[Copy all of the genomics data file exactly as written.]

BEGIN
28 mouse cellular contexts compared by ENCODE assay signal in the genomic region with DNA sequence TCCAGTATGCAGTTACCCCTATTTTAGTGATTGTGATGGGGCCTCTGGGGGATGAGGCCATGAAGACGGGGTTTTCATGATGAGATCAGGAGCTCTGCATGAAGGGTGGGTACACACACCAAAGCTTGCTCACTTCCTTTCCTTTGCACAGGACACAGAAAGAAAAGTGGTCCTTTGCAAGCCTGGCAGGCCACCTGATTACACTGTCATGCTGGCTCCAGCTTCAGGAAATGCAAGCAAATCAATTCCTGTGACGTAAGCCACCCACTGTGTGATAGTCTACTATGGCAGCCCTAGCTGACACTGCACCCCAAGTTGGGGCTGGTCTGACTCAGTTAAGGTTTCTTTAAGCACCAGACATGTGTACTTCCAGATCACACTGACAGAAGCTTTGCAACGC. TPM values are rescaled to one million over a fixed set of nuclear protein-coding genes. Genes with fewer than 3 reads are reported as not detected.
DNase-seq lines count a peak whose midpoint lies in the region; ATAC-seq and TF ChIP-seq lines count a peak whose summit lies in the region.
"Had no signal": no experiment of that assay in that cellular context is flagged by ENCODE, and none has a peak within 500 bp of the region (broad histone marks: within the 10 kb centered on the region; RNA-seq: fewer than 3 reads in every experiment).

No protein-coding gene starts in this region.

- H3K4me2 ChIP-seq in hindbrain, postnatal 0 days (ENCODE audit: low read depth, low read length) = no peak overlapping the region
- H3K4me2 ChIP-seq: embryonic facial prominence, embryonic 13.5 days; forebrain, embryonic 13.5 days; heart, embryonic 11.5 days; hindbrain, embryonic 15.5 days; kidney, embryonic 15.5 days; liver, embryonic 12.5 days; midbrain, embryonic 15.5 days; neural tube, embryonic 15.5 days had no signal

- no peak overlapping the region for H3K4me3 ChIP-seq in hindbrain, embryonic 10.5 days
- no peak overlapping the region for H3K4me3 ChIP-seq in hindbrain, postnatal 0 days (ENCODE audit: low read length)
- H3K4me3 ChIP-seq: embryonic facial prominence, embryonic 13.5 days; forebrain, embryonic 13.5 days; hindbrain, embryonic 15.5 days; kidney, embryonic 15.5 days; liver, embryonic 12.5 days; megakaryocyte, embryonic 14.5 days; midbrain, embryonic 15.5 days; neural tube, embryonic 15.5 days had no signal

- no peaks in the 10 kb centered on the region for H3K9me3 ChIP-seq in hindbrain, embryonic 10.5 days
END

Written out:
28 mouse cellular contexts compared by ENCODE assay signal in the genomic region with DNA sequence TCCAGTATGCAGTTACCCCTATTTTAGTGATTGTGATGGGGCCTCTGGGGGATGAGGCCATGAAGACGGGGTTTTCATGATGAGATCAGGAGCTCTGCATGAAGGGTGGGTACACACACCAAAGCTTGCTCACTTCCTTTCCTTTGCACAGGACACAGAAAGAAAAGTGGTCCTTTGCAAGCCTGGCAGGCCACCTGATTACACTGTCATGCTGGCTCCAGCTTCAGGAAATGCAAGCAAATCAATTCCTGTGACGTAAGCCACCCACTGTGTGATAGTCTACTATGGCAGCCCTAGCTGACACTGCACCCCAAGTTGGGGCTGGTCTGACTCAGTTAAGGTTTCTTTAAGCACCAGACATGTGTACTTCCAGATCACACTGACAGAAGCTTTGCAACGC. TPM values are rescaled to one million over a fixed set of nuclear protein-coding genes. Genes with fewer than 3 reads are reported as not detected.
DNase-seq lines count a peak whose midpoint lies in the region; ATAC-seq and TF ChIP-seq lines count a peak whose summit lies in the region.
"Had no signal": no experiment of that assay in that cellular context is flagged by ENCODE, and none has a peak within 500 bp of the region (broad histone marks: within the 10 kb centered on the region; RNA-seq: fewer than 3 reads in every experiment).

No protein-coding gene starts in this region.

- H3K4me2 ChIP-seq in hindbrain, postnatal 0 days (ENCODE audit: low read depth, low read length) = no peak overlapping the region
- H3K4me2 ChIP-seq: embryonic facial prominence, embryonic 13.5 days; forebrain, embryonic 13.5 days; heart, embryonic 11.5 days; hindbrain, embryonic 15.5 days; kidney, embryonic 15.5 days; liver, embryonic 12.5 days; midbrain, embryonic 15.5 days; neural tube, embryonic 15.5 days had no signal

- no peak overlapping the region for H3K4me3 ChIP-seq in hindbrain, embryonic 10.5 days
- no peak overlapping the region for H3K4me3 ChIP-seq in hindbrain, postnatal 0 days (ENCODE audit: low read length)
- H3K4me3 ChIP-seq: embryonic facial prominence, embryonic 13.5 days; forebrain, embryonic 13.5 days; hindbrain, embryonic 15.5 days; kidney, embryonic 15.5 days; liver, embryonic 12.5 days; megakaryocyte, embryonic 14.5 days; midbrain, embryonic 15.5 days; neural tube, embryonic 15.5 days had no signal

- no peaks in the 10 kb centered on the region for H3K9me3 ChIP-seq in hindbrain, embryonic 10.5 days